Tesco has committed to a 300 per cent increase in plant-based foods and meat alternatives by 2025.

In doing so, it becomes the first retailer to set a hard target for plant-based options, having partnered with wildlife charity WWF to help halve the environmental impact of food production.

Tesco will also become the first supermarket to publish the sales of plant-based proteins as a percentage of overall protein sales every year to track its progress.

Tesco outlined a range of measures it intends to bolster its sales of plant-based products:

·Availability: Introduce and grow plant-based meat alternatives across all its stores, with products across 20 different categories including ready meals, breaded meat alternatives, plant-based sausages, burgers, quiches, pies, party food.

·Affordability: continue to invest in value so that affordability is not a barrier to buying plant-based meat alternatives.

·Innovation:work with suppliers to bring new innovations to customers.

·Visibility: provide a meat alternative where a meat version is featured, for example Richmond sausages and Richmond plant-based sausages to feature together.

With meat production a major driver of environmental degradation worldwide, Tesco is urging other retailers to follow suit in publishing sustainability metrics.

Tesco CEO Dave Lewis said: “We know from our experience in tackling food waste that transparency and setting ambitious targets are the first steps towards becoming a more sustainable business.

“Our transparency on protein sales and our new sales target for meat alternatives gives us the platform to becoming more sustainable and will provide customers with even more choice.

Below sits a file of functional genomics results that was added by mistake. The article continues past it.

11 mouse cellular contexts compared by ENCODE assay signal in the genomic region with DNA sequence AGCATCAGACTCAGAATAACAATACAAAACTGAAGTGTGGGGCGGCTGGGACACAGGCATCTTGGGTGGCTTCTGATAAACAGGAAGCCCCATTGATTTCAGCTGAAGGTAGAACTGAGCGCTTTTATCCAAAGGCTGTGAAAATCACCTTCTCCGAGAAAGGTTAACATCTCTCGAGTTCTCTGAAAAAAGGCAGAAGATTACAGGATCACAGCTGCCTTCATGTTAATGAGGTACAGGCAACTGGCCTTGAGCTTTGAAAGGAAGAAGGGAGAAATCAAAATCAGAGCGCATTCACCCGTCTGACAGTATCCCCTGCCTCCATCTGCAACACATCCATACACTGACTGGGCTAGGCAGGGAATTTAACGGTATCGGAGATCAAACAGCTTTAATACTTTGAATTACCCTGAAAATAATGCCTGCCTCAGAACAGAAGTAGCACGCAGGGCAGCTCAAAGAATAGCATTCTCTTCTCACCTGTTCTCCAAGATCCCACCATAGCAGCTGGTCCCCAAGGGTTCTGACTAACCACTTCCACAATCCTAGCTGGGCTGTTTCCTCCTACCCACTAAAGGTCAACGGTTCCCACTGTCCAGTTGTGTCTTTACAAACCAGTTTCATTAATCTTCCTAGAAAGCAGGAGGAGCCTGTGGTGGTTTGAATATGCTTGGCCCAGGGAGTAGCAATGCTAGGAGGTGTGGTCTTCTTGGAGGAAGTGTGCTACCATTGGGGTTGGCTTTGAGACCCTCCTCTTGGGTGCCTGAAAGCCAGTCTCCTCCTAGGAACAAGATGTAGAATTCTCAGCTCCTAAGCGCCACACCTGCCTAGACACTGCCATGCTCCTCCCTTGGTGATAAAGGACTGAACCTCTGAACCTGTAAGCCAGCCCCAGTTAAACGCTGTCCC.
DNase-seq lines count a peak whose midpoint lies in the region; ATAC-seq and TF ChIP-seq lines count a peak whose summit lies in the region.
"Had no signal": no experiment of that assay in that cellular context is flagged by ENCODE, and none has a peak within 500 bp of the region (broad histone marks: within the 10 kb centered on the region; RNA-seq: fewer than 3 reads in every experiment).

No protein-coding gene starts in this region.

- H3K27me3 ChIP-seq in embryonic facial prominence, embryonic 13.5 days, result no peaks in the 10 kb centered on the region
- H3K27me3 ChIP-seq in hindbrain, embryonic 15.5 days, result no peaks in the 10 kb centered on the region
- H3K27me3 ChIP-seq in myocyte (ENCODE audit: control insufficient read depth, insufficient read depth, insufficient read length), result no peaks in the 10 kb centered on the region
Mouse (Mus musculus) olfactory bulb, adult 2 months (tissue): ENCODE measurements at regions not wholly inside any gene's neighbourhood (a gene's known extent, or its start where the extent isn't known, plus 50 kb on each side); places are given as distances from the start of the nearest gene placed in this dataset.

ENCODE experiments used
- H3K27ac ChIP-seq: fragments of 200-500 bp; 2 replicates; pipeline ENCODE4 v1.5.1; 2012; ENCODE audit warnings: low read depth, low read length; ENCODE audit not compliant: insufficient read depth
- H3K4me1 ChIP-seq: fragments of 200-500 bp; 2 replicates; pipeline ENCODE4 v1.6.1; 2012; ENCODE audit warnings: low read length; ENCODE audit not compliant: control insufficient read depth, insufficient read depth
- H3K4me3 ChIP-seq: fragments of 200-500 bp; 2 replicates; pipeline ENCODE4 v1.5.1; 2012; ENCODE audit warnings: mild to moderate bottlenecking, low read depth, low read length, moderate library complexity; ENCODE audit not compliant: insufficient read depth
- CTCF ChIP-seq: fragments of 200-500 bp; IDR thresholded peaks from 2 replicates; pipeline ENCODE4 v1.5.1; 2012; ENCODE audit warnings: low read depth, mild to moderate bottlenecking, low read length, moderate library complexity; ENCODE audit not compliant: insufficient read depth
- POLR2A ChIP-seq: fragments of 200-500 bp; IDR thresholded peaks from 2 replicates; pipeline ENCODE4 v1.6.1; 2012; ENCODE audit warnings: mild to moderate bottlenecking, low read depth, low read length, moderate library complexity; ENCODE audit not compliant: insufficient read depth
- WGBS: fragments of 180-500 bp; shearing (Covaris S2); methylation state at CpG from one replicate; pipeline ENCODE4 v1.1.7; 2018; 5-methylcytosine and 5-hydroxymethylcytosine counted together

“These measures are just part of the work we’re doing with WWF, bringing together for the first time a host of sustainability metrics to help us halve the environmental impact of food production.

“We can’t accomplish the transformational change needed for a truly sustainable food system on our own, so we’re calling on the whole industry to play its role, starting with increased transparency on its sustainability impacts.We also call on the government to do more by helping to scale up innovations and create a level playing field to ensure companies drive sustainability in their supply chains.”

Tanya Steele, WWF CEO added: “It’s great to see this sector-leading step from Tesco.Tackling the environmental impact of what we eat and how we produce it has never been so urgent.WWF’sLiving Planet Report 2020 has just revealed that, in the last 50 years, wildlife populations have declined on average by 68%.The food system has been identified as the biggest culprit, but also presents one of the greatest opportunities to reverse this trend; rebalancing our diets is a critical part of that.

“Food businesses cannot have a sustainable future without transparency.They need to know where they are starting from in order to know where they are going.Our partnership with Tesco aims to halve the environmental footprint of the average shopping basket, but we need a sector-wide step-change in transparency and accountability to achieve the scale and pace of change that is so desperately needed.We ask all food businesses to join us on this journey.”

Tesco and WWF launched the Sustainable Basket Metric in 2019. So far, the retailer has achieved 11 per cent of its target to halve the environmental impact of the average shopping basket. The Metric measures environmental impacts of food across seven different categories: climate change; deforestation; sustainable diets; sustainable agriculture; marine sustainability; food waste; and packaging waste.

Together, Tesco and WWF are working on a number of different initiatives to make the food Tesco offers more sustainable, including working to ensure all wild fish is sourced from sustainable sources, and reducing emissions in existing supply chains.